Amid all the talk of training Iraqi soldiers, heading off a civil war, and protecting a fledging democracy, one overriding agenda has been ignored in the debate over the timetable for bringing U.S. troops home. President George W. Bush will not withdraw our forces until U.S. oil companies have secure access to Iraq’s resources.
The process of securing this access involves three steps. The first, put into motion with the December 15, 2005, election, is the formation a legitimate Iraqi government with the authority to, among other things, sign contracts with foreign oil companies. The second step is the completion and passage of a new national oil law that is set to conclude at the start of 2006. The third, having enough security on the ground for U.S. oil companies to get to work, is uncertain, and therefore the timeline for full U.S. troop withdrawal remains unknown.
Prior to the 2003 invasion, foreign companies had limited to no access to the Iraqi market. Only Iraqis or citizens of Arab nations could own a business in Iraq, the oil sector was fully nationalized, and other than a few deals through the U.N. oil-for-food program, no U.S. companies had oil contracts.
Following the invasion, the Bush administration implemented orders that have the effect of law allowing for the privatization of Iraq’s state-owned enterprises, 100 percent foreign ownership of Iraqi businesses, and repatriation of 100 percent of profits earned in Iraq by foreign companies. These orders were enshrined in the October 15 Iraq constitution.
Before new oil contracts can be signed, the existing contracts had to be erased. In May 2003, “Energy Intelligence” reported that the U.S.-appointed senior adviser to the Iraqi Oil Ministry, Thamer al-Ghadban, announced that few, if any of the dozens of contracts signed with foreign oil companies under the Hussein regime would be honored. In June 2004, after being appointed Iraq’s Minister of Oil, al-Ghadban told Shell Oil in-house magazine that 2005 would be the “year of dialogue” with multinational oil companies.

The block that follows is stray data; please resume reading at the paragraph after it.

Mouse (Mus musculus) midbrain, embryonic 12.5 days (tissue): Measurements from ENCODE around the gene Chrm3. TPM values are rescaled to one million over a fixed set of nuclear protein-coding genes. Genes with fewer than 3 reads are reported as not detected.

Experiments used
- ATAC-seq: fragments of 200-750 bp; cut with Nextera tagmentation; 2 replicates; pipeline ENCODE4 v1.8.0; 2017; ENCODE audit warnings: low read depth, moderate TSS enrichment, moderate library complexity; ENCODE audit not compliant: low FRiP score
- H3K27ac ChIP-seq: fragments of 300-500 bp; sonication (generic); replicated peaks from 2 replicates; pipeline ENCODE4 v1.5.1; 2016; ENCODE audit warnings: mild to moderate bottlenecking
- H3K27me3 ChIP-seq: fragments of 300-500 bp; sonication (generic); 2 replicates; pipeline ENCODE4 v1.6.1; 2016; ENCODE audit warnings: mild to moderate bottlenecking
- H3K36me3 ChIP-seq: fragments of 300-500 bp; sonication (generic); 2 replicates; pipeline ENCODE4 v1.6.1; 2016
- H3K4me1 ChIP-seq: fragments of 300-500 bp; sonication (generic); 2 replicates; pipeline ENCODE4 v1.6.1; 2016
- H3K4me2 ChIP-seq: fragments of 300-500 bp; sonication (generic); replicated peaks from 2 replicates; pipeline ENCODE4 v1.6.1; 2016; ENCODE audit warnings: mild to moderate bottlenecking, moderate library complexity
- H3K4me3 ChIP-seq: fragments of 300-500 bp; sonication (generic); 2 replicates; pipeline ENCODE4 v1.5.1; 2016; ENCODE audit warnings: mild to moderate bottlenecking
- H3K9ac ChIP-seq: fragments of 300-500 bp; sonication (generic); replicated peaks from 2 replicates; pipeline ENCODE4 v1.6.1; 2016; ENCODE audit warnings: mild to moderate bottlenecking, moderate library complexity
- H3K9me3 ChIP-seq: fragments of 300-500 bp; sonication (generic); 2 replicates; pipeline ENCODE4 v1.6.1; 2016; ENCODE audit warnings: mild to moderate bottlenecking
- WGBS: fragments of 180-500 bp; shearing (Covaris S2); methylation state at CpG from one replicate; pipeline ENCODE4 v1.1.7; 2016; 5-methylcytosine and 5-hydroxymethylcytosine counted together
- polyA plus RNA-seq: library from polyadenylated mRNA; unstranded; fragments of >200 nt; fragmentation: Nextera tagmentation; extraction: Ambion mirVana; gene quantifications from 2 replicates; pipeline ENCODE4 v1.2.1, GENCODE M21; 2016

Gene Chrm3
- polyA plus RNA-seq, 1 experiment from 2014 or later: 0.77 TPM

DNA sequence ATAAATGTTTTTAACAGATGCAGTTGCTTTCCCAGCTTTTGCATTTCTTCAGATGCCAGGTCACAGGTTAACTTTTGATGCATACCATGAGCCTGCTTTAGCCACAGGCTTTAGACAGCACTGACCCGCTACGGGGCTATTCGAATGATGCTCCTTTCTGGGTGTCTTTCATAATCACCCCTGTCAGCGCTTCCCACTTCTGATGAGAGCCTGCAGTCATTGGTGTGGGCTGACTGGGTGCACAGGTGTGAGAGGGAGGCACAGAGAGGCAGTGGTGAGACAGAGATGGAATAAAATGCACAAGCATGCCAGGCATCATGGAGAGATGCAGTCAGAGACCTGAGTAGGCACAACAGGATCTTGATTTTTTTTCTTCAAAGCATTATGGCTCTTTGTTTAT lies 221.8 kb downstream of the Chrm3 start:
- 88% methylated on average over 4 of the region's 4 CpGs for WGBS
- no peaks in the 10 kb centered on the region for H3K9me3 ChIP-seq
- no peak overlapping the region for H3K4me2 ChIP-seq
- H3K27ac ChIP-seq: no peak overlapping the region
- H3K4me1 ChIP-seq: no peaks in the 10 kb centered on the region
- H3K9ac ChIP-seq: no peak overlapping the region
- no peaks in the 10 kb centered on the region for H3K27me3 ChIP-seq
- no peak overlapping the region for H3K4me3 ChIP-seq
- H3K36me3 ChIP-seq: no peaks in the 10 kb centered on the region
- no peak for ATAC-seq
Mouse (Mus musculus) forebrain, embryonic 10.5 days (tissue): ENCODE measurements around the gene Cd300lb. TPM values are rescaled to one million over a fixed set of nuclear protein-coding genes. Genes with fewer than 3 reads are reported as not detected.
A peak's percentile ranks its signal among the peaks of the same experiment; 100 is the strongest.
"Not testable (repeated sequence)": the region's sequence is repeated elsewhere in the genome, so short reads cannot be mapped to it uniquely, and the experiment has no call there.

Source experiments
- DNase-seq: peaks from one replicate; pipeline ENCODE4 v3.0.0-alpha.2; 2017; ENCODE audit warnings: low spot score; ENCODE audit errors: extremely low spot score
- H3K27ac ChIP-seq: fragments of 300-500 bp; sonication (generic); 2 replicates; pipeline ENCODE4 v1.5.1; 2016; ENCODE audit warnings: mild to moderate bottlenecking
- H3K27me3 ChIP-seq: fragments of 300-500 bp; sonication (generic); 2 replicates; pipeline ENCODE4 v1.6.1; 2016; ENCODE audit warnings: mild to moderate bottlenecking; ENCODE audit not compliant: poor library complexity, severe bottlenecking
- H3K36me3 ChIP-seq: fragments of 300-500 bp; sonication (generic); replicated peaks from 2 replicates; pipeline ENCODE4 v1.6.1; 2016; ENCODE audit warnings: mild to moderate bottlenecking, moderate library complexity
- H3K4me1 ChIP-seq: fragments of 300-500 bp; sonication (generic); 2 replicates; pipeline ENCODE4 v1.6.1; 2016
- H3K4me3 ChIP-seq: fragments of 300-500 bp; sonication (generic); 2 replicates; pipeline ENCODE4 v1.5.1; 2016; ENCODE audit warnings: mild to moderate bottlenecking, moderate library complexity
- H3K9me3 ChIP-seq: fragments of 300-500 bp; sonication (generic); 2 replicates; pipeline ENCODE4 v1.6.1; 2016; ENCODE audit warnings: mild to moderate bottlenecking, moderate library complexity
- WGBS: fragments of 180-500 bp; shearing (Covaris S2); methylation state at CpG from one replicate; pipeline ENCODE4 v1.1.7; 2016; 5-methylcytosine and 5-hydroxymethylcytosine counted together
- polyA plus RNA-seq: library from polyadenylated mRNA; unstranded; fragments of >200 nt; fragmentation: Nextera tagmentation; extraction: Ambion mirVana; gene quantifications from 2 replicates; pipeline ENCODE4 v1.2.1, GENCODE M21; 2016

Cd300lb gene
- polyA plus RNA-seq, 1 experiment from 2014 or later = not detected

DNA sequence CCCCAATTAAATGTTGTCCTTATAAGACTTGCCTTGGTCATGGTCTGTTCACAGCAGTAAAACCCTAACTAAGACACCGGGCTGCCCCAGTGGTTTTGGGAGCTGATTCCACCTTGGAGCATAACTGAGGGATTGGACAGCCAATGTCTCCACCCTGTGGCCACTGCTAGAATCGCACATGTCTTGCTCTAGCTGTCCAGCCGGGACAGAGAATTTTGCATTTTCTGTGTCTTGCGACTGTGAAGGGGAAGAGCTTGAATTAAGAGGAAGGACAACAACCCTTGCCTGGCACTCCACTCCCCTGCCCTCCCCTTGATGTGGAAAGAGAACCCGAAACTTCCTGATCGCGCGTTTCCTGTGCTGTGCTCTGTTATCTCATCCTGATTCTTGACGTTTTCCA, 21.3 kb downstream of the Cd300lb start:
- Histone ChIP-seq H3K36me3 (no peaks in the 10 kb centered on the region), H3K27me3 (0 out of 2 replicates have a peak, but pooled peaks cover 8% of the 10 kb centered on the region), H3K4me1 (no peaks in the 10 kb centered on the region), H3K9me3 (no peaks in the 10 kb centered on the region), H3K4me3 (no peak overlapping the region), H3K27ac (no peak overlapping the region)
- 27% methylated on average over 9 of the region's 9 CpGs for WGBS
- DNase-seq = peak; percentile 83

The Bush orders laid the groundwork for U.S. oil companies in Iraq, but a new national law currently making its way through the Iraqi Parliament will seal the deal. The law has its roots in the U.S. State Department’s Future of Iraq Project’s Oil and Energy Working Group, which found that Iraq “should be opened to international oil companies as quickly as possible after the war” and that the best method for doing so was through Production Sharing Agreements (PSAs). Ibrahim Bahr al Uloum, a member of the Working Group, succeeded al-Ghadban as Minister of Oil in early 2005.
None of the top oil producers in the Middle East use Production Sharing Agreements because they favor private companies at the expense of the exporting governments, including terms of 25 to 40 years and agreements that lock in the laws in effect at the time the contract was signed. Meaning that future Iraqi governments could change their laws, but the changes would not affect these oil contracts.
A new report by Greg Muttitt published by Oil Change International, the Institute for Policy Studies, and others, states that Iraq’s new oil law is set for implementation in 2006. It allows for currently producing oil fields–17 out of 80 known fields–to be developed by Iraq’s National Oil Company, while all new fields would be opened to private companies using PSAs, giving private companies control of 64 percent of known reserves. If a further 200 billion barrels are found, as the Oil Ministry predicts, foreign companies could control 87 percent of Iraq’s oil.
The Iraqi Oil Ministry aims “to begin signing long-term contracts with foreign oil companies during the first nine months of 2006,” according to the report.
Signing the contracts is just the beginning, U.S. oil companies also need a safe place to work. This is where the U.S. military comes in and it is why Bush refuses to bring our troops home.